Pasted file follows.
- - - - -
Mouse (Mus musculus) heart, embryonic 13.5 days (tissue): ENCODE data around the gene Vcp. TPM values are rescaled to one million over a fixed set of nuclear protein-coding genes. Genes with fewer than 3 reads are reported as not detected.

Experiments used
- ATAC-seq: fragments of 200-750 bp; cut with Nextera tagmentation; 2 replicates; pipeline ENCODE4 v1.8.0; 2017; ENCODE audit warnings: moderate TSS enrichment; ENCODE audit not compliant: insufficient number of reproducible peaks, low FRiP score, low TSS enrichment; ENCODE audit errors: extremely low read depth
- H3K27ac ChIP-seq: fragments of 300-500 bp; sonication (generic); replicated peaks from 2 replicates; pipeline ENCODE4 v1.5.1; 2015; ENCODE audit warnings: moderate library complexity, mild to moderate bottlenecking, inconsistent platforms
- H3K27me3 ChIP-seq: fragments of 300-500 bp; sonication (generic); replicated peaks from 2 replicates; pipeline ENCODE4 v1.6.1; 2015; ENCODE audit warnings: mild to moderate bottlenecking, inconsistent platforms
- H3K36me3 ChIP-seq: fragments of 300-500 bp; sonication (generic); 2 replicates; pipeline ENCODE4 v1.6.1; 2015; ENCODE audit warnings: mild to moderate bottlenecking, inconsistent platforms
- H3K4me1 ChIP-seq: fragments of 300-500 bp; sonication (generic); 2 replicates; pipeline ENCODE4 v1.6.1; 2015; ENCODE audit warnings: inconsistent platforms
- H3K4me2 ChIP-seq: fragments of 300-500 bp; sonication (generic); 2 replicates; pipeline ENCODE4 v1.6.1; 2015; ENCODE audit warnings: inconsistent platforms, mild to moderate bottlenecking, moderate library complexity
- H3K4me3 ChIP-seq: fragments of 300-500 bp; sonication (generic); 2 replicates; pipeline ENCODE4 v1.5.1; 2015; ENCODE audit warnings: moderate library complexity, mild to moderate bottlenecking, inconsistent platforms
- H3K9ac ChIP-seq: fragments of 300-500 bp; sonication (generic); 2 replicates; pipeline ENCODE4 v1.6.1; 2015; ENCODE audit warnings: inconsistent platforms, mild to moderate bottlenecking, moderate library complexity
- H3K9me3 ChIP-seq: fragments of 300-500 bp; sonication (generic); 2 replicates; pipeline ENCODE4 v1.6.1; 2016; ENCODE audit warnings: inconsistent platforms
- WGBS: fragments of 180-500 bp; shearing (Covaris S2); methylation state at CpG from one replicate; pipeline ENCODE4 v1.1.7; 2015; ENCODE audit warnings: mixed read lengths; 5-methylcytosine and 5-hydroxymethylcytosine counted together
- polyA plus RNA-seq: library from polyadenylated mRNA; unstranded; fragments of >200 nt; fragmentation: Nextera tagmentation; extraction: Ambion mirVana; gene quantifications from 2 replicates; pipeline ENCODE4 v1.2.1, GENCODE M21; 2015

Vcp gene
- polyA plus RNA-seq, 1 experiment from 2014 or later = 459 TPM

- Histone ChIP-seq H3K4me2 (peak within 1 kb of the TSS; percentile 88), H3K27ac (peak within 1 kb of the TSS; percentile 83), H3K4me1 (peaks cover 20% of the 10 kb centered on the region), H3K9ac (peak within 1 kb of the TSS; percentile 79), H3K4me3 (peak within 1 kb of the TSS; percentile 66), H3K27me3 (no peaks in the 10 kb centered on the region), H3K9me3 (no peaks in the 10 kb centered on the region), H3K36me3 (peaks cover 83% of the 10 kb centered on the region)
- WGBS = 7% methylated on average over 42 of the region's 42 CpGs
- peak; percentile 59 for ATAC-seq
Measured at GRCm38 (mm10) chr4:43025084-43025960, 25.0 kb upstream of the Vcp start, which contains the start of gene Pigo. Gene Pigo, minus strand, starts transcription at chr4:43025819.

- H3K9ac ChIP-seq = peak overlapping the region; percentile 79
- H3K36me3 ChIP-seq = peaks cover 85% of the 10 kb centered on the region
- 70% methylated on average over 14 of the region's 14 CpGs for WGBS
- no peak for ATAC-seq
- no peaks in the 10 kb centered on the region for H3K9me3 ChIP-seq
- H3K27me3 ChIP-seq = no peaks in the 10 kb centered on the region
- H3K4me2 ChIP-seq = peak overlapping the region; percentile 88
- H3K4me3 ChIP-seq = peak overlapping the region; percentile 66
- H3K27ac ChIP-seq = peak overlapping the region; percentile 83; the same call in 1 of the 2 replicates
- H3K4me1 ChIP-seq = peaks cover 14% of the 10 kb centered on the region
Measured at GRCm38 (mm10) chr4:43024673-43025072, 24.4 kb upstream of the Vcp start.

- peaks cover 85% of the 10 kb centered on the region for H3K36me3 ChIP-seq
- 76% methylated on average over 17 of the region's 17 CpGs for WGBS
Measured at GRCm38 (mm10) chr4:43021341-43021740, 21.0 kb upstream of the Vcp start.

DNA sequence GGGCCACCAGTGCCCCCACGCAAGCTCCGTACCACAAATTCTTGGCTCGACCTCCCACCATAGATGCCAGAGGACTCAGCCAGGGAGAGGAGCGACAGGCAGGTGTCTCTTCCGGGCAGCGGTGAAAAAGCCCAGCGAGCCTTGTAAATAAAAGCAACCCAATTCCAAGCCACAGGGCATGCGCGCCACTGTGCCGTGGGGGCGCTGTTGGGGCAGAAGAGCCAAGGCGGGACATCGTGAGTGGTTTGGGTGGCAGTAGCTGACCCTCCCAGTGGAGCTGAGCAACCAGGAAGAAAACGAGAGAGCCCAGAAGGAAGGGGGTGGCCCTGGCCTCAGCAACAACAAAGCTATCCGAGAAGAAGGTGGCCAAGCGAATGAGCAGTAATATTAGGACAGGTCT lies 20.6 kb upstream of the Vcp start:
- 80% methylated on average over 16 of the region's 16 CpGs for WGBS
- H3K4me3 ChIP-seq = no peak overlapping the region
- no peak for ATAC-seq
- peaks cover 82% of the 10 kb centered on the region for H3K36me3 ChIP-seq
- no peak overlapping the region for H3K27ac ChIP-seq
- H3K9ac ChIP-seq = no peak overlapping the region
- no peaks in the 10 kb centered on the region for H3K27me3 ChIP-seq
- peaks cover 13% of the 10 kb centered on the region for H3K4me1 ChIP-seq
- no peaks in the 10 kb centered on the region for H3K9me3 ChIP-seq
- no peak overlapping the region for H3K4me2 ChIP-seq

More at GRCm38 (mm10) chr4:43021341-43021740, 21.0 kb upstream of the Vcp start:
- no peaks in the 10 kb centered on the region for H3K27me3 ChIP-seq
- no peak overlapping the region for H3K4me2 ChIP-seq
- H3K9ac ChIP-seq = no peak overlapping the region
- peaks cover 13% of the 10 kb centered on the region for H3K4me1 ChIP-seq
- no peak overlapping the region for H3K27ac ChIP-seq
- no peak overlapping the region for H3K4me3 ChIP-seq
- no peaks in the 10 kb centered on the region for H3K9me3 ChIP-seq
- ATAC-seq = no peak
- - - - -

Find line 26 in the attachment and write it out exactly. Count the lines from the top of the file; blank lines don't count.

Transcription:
- H3K4me2 ChIP-seq = peak overlapping the region; percentile 88